MARKS & SPENCER (MEDIA THEORY)
Effective communication in everyday life depends on a need for the joint understanding of meaning which derives from actions between participants, on the basis of sending and receiving messages (Tarone, 1981; McQuail, 2010). People use communication to convey ideas, signs, and beliefs to interested individuals or audiences. Communication as a process is the platform on which relationships are built (Duncan & Moriarty, 1998), and building relationships is one of the most important goals for marketers and advertisers.
In integrated marketing strategies, communication is in the form of a promotional message and its main aim is to gain attention, to be understood, believed and remembered (Law, 2009). This communication process therefore aims at influencing, persuading and directly affecting the behaviour of target audiences (Schultz, 1993). But instead of just reaping the short-term benefits of persuasion, the desired aim of communication strategies is to effectively engage with audiences and build meaningful relationships, thus enhancing brand equity. Communication plays an important role in associating a brand with symbolic, functional, experiential benefits and attitudes based on each person’s frame of reference, culture and experiences with the brand (Keller, 1993). Touch points are therefore an integral part of communications strategies. The use of powerful and engaging media to interact with target audiences and the delivery of believable and memorable messages, associated with each person’s experiences of the brand in influential moments, are key components of creative marketing communication and campaigns (Shimp, 2010).
Mass media, the communication methods that are used for advertising, can be defined as the coordinated means of communicating openly with large audiences distant from each other, in a short space of time. It goes without saying that media are the driving force of everything that is happening around the world, by constantly re-shaping the structures of societies and cultures (McQuail, 2010). Mass-media consumption plays an important role in the forming of an individual’s personality, behaviour and attitudes by specifying a dimension of lifestyle (Hornik & Schlinger, 1981). The social categories that media vehicles form also affect people’s needs and wants, opinions and beliefs; interpretation of these categories in daily life can provide marketers with a blueprint of people’s consumption patterns and cultural ideologies (Traube, 1992; Hirschman & Thompson, 1997). Thus, the media play a significant role in how people comprehend and interpret meanings and messages.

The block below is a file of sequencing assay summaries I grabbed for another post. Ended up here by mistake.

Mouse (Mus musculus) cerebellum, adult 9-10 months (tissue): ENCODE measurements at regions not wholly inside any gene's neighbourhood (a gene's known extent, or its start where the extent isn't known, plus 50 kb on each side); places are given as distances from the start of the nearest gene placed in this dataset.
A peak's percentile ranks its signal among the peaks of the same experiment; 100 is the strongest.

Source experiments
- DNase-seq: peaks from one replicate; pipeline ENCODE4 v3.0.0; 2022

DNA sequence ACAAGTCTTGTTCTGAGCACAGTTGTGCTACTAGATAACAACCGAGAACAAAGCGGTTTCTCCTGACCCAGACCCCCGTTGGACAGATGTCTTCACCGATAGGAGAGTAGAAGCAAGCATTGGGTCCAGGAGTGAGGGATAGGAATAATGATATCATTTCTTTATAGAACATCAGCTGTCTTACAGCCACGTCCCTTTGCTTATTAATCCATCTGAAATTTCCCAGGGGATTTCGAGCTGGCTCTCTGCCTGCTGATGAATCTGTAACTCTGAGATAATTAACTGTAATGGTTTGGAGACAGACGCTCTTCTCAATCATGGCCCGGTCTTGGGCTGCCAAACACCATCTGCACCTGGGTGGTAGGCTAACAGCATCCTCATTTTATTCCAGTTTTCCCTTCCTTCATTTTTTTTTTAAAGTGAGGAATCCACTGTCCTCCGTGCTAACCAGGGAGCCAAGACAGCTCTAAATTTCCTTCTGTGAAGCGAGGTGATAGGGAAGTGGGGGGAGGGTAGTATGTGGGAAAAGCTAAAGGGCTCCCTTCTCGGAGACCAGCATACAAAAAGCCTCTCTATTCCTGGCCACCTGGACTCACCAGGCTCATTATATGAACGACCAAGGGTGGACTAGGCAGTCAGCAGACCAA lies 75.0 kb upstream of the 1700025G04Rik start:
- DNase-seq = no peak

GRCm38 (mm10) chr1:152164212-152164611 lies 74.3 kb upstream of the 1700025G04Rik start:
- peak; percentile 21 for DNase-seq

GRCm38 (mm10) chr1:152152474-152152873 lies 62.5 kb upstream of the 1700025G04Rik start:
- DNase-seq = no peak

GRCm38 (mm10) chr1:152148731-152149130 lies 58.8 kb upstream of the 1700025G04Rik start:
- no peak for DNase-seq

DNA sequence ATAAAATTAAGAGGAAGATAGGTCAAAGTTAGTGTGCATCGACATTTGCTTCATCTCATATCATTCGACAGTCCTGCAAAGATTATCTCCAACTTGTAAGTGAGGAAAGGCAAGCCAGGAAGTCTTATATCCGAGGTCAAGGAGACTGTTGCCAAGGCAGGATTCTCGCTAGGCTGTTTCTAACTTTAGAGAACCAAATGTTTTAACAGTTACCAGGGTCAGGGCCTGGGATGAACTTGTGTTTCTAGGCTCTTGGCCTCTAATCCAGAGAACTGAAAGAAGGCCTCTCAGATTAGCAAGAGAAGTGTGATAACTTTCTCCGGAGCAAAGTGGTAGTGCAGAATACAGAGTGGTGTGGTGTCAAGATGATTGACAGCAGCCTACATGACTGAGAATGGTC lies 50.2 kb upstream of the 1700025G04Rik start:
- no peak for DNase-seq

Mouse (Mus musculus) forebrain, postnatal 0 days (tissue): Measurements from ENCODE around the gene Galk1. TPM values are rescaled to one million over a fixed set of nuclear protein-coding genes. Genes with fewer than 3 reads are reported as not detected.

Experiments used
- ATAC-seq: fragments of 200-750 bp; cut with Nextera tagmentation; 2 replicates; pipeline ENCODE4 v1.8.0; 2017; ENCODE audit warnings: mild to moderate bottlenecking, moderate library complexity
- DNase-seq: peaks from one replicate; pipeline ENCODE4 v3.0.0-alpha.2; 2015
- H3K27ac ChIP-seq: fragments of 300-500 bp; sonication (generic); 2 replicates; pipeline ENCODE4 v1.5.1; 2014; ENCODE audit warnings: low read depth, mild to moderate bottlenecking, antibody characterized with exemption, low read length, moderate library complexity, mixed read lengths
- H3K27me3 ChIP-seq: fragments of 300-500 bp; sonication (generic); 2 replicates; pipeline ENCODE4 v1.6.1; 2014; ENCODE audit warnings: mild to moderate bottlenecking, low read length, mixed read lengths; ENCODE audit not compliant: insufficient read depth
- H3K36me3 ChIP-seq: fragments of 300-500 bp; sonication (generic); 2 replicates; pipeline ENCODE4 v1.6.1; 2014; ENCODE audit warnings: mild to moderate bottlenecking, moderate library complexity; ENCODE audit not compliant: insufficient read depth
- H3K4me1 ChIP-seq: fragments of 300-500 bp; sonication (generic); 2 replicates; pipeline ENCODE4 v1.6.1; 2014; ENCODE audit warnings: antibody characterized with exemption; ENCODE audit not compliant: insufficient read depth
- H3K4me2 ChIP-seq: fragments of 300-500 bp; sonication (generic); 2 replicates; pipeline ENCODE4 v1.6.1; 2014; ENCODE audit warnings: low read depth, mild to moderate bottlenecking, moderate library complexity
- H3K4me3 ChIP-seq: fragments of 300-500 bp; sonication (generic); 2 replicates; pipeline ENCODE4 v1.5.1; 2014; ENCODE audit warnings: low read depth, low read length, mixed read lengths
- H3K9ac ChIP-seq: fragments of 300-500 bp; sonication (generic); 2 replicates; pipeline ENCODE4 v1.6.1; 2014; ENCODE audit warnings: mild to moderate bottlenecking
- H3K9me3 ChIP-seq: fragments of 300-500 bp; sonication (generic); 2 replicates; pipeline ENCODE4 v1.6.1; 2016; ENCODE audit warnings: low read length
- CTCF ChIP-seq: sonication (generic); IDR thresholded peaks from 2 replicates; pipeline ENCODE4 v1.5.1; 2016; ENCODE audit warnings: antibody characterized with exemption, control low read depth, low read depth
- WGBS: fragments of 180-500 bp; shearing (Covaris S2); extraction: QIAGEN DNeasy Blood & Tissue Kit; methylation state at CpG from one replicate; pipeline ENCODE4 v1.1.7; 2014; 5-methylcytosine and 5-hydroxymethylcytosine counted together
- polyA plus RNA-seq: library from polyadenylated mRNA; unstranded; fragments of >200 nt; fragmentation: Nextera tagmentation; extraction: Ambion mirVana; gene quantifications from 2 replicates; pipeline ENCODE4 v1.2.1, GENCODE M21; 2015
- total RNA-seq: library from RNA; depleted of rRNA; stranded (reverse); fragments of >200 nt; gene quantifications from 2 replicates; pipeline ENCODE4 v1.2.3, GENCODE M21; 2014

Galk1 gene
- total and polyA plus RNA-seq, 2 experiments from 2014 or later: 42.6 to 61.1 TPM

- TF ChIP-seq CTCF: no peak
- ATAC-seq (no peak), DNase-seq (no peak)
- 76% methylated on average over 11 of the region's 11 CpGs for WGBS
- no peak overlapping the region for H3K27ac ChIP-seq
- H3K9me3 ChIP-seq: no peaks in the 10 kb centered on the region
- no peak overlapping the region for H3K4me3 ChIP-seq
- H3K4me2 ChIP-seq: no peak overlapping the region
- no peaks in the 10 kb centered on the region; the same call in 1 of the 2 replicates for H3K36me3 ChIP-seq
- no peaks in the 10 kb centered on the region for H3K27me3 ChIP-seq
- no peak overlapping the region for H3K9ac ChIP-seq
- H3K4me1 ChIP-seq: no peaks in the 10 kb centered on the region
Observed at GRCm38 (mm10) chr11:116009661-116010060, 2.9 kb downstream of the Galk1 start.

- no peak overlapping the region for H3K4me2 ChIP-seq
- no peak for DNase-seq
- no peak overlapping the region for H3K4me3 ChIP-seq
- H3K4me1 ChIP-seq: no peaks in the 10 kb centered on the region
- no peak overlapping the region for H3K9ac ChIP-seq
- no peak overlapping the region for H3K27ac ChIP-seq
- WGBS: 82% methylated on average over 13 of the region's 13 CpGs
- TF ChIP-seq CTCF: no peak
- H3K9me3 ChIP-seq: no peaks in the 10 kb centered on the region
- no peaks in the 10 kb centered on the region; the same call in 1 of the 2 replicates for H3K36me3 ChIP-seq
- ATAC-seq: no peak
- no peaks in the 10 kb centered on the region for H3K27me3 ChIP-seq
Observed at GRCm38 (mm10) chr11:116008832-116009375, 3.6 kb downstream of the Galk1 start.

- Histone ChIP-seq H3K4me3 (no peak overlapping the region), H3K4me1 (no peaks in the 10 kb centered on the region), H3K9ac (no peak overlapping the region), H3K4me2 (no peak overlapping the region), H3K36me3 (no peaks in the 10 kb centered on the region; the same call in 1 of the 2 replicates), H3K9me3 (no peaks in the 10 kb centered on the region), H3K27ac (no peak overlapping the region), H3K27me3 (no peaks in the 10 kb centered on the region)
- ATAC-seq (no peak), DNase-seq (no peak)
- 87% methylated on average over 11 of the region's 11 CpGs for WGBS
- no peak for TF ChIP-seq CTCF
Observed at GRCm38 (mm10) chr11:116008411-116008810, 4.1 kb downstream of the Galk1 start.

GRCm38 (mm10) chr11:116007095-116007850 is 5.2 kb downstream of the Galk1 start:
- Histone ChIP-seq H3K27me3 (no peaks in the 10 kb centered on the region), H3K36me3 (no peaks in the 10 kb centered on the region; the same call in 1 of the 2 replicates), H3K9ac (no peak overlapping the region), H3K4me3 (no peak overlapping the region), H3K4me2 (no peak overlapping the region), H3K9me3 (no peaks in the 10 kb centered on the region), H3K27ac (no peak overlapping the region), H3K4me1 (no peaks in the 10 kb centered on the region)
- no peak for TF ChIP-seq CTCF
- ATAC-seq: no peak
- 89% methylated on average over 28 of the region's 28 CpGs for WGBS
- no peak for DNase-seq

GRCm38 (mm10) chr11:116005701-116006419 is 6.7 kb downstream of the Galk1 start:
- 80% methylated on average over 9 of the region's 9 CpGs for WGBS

A successful campaign needs to implement its key messages into the media landscape and understand audience characteristics such as attitude and cultural values which are shaping their behaviours. With the use of the four models of communication, the marketing communication strategy of M&S will be analysed to show how signs, symbols, cultural aspects, messages and meanings derived from the implementation of tactics boosted the company’s image and reputation.